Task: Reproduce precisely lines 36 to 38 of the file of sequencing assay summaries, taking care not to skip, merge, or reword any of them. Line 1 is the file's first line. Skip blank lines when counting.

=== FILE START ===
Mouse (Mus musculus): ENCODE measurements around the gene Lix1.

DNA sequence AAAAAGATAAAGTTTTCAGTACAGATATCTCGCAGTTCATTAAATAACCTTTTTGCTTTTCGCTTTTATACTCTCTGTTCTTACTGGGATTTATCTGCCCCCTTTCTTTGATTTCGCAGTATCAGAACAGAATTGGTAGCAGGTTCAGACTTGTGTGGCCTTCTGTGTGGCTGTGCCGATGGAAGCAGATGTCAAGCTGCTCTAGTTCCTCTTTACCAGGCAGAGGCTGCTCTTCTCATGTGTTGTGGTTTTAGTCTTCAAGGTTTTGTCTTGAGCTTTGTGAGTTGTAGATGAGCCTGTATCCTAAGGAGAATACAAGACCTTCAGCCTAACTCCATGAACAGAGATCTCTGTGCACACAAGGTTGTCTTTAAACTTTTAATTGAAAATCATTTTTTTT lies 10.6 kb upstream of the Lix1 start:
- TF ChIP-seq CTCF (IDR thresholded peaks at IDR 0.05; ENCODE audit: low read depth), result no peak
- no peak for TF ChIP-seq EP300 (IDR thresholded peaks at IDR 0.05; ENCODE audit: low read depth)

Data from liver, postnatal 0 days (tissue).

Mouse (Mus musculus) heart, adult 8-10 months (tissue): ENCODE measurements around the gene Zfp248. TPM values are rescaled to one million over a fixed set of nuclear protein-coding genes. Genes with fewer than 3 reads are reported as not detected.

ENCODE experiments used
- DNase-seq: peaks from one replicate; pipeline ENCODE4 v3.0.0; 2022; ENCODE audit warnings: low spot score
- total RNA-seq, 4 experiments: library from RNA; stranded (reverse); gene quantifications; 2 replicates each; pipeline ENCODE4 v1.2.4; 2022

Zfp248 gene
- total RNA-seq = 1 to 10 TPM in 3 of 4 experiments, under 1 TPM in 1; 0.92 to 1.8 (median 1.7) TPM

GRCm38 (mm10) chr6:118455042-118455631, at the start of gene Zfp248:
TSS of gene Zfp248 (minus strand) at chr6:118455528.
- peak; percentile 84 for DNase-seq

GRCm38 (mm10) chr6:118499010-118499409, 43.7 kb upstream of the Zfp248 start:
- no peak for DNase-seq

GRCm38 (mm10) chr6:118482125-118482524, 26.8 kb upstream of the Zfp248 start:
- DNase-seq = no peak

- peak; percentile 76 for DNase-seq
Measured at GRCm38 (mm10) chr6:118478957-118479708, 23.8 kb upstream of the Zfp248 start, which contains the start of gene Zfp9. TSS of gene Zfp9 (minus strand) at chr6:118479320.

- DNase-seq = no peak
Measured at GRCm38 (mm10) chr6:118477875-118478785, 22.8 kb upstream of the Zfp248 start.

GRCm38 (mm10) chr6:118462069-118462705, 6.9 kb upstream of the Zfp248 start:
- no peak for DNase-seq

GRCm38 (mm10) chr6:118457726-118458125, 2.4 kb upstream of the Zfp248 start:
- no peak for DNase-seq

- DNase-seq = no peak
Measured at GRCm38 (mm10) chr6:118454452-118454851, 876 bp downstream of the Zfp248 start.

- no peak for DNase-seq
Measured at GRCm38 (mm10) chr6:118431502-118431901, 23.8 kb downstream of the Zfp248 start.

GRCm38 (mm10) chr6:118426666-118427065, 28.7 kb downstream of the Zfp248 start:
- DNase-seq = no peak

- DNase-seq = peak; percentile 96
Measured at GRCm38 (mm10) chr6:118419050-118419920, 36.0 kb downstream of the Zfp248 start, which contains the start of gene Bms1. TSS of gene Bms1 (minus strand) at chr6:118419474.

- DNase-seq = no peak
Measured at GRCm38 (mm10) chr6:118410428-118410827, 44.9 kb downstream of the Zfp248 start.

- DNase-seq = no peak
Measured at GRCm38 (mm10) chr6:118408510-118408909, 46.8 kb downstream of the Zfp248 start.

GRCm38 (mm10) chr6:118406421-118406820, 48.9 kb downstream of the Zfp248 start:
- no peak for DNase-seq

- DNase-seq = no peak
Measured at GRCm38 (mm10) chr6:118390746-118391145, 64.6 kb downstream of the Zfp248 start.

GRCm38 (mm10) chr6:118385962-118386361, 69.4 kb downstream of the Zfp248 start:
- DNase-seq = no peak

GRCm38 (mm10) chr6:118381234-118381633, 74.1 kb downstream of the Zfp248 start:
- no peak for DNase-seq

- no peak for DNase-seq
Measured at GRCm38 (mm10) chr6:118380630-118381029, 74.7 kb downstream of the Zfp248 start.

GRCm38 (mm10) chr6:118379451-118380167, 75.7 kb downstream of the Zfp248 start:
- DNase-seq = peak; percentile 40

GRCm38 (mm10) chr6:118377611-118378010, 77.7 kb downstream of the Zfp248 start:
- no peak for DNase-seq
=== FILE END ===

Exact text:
Measured at GRCm38 (mm10) chr6:118410428-118410827, 44.9 kb downstream of the Zfp248 start.

- DNase-seq = no peak
Measured at GRCm38 (mm10) chr6:118408510-118408909, 46.8 kb downstream of the Zfp248 start.